# Loop over all points (IDs) in AStar
	for point in astar.get_points():
        # Skip the next step if the point is deactivated
		if astar.is_point_disabled(point):
			print("astar point is disabled")
        # Convert from AStar points (IDs) to grid coordinates
		var cell = astar.get_point_position(point)
        # Convert from grid coordinates to world coordinates
		var pos = board.map_to_world(cell)
        # Draw the world coordinate of the point of AStar shifted from the upper left corner of the cell to the center
		draw_circle(pos + offset, 4, Color.white)
        # Get all the points (IDs) connected to the acquired AStar point
		var point_connections = astar.get_point_connections(point)
        # Array to store all connected points as world coordinates
		var connected_positions = [].
        # Loop over connected points
		for connected_point in point_connections:
            # If connected points are deactivated, skip this step
			if astar.is_point_disabled(connected_point):
				print("connected point is disabled")
            # Convert IDs of connected points to grid coordinates
			var connected_cell = astar.get_point_position(connected_point)
			# Convert grid coordinates to world coordinates
            var connected_pos = board.map_to_world(connected_cell)
            # Add world coordinates to array
        # Loop through the elements of the array of world coordinates of connected points
		for connected_pos in connected_positions:
            # Draw a line connecting the original point and the connected points
			draw_line(pos + offset, connected_pos + offset, Color.white, 2)

With this script, the AStar points and lines are drawn on the screen and the AStar network can now be visualized. When you run the project, you should see the following.
run project

Attaching scripts to the Game node

The last step is to code the “Player” node to move when the mouse is pressed.

After attaching the script to the “Game” root node, edit the code as follows:

extends Node2D

# Referencing the Board node
onready var board = $Board
# Referencing the Line node
onready var line = $Line
# Referencing the Player node
onready var player = $Player

func _input(event):
    # If the left mouse button is clicked
	if event.is_action_pressed("move_to"):
        # Get grid coordinates from mouse cursor world coordinates as destination
		var target_cell = board.world_to_map(get_global_mouse_position())
        # Generate ID from the grid coordinates of the target cell
		var target_cell_id =
        # If the ID is contained in a valid point for AStar
		if board.astar.has_point(target_cell_id):
            # Get the coordinates of the cell on the tile map from the Player's world coordinates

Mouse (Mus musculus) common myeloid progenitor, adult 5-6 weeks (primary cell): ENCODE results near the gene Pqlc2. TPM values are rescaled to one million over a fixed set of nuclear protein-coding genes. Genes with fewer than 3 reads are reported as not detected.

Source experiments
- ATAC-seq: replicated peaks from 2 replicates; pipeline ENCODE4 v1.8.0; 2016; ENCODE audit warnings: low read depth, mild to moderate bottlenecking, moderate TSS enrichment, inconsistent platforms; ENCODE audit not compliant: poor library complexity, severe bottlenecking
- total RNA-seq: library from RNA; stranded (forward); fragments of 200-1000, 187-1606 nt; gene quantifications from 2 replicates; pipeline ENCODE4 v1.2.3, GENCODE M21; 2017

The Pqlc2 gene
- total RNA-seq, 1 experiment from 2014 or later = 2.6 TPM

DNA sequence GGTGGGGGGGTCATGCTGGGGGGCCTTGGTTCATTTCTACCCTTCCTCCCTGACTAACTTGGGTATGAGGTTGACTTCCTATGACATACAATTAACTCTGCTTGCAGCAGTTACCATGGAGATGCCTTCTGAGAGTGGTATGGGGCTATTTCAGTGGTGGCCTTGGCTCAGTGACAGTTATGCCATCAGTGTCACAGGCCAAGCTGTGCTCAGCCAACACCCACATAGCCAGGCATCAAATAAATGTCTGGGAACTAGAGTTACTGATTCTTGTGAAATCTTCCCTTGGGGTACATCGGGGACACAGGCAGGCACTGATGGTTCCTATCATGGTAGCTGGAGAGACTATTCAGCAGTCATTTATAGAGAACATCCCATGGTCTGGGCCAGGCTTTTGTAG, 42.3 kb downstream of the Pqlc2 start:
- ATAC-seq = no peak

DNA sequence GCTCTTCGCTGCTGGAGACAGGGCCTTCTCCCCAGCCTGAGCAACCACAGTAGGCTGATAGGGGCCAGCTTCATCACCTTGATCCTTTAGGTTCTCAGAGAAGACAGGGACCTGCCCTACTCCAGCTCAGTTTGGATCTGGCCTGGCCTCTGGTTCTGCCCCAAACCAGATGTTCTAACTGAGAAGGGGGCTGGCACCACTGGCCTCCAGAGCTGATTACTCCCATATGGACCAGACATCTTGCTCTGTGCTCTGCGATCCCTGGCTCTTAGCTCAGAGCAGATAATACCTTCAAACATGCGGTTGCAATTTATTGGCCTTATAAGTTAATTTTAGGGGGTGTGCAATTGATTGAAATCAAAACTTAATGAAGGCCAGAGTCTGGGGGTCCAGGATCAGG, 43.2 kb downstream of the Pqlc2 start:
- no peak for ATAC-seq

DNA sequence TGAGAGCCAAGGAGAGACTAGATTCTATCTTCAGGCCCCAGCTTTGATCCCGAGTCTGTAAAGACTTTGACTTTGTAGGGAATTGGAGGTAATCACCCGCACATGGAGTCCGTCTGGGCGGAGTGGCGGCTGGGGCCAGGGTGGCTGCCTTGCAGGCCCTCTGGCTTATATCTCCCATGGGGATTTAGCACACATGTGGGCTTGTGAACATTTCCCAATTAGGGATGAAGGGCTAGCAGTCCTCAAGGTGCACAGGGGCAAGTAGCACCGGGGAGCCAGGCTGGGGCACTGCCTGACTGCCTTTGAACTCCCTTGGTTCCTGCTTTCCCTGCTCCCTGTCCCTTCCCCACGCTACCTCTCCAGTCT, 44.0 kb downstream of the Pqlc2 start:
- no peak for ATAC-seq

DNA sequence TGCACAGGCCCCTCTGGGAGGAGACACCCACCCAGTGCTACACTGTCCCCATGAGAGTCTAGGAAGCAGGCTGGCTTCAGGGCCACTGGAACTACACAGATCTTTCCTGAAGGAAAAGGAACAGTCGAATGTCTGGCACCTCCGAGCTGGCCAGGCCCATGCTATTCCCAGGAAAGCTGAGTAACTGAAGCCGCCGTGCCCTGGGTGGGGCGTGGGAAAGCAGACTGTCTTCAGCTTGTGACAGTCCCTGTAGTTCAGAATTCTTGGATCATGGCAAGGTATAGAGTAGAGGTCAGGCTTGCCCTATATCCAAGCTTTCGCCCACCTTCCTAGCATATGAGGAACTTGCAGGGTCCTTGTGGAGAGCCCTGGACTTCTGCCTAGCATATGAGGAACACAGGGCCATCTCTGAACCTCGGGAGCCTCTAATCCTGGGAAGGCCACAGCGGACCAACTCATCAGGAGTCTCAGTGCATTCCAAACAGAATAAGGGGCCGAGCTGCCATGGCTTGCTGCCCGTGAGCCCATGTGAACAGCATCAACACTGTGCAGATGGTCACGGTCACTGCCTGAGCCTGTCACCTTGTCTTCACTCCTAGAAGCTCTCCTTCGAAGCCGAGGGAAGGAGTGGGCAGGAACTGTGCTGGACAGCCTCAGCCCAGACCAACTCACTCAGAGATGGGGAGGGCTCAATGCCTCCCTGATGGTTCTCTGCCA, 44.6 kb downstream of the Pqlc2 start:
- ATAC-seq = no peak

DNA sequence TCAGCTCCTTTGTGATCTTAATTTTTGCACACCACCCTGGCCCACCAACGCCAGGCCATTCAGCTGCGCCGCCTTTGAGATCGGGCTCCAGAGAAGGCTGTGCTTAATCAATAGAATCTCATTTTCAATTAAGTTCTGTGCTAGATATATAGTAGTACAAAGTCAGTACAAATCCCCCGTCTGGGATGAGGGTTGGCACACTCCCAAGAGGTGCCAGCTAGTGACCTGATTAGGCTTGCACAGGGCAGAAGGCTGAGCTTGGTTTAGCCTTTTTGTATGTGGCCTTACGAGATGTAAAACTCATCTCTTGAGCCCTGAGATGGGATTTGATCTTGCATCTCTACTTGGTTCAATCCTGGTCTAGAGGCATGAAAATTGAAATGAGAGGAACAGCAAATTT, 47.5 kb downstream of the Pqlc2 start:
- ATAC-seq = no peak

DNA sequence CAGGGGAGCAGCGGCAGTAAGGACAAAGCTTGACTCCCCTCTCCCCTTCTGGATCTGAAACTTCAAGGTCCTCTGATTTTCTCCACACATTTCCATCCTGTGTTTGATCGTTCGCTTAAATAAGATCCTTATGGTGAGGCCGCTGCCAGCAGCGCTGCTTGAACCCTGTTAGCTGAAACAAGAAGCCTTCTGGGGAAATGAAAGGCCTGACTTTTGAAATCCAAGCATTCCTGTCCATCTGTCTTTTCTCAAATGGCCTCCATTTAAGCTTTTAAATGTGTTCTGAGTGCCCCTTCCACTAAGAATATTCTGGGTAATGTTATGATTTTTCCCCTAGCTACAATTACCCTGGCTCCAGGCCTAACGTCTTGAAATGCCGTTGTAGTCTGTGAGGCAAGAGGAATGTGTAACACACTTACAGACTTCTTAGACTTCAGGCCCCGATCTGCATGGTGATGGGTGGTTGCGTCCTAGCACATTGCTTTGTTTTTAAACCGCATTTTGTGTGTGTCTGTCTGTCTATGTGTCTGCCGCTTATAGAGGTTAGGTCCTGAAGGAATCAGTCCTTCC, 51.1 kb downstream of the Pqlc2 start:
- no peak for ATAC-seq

var player_cell = board.world_to_map(player.global_position)
            # Update the path from Player's cell to the destination cell
			board.update_path(player_cell, target_cell)
            # Call a method to move the Player node

# Method to move the Player's piece
func move():
    # Disable the input process so that no click operations are possible during the move
    # Draw the path of the Line node by looping through the grid coordinates of the path points
	for point in board.path:
        # Convert grid coordinates to world coordinates and add to path of Line node
		line.add_point(board.map_to_world(point) + board.half_cell_size)

	# Move Player node by looping through path in grid coordinates of the path points
	for point in board.path:
        # Convert the grid coordinates of the point to world coordinates and overwrite the position of the Player node with it
		player.global_position = board.map_to_world(point)
        # Wait 0.1 seconds
		yield(get_tree().create_timer(0.1), "timeout")
	# Clear the points in the path of the Line node when move is complete
    # Enable input process

With this script, the “Player” node can be moved by left mouse click. The AStar algorithm determines the shortest path from the grid coordinates where the “Player” node is located to the grid coordinates where the mouse cursor overlaps when left-clicked, and moves the “Player” node along that path.

If you run the project, you should see the following GIF image.
run project


In this article, I introduced a grid-based 2D path finding using the AStar algorithm. The project we have created should work equally well with different placement of tiles and obstacles.

Finally, let me summarize the main points of this tutorial.

  • Godot provides the AStar class, so we can use it.
  • Convert world coordinates ⇄ grid coordinates ⇄ ID as appropriate.
  • The sequence of path finding is as follows:
    1. Add a point of AStar.
    2. Connect adjacent points of AStar.
    3. Disable AStar points that overlap with obstacles.
      *Of course, you can also add only points excluding obstacles in step 1.
    4. Derive the shortest path between the current location and the destination location using the AStar algorithm.

Also, you may be able to make an interesting game by adding the following arrangement.

  • Randomly generate tiles and obstacles.
  • Place and move multiple characters on the board, both friend and foe.
  • In addition to the four directions of up, down, left, right, it is also possible to move diagonally.


The following resources were very helpful in preparing this article.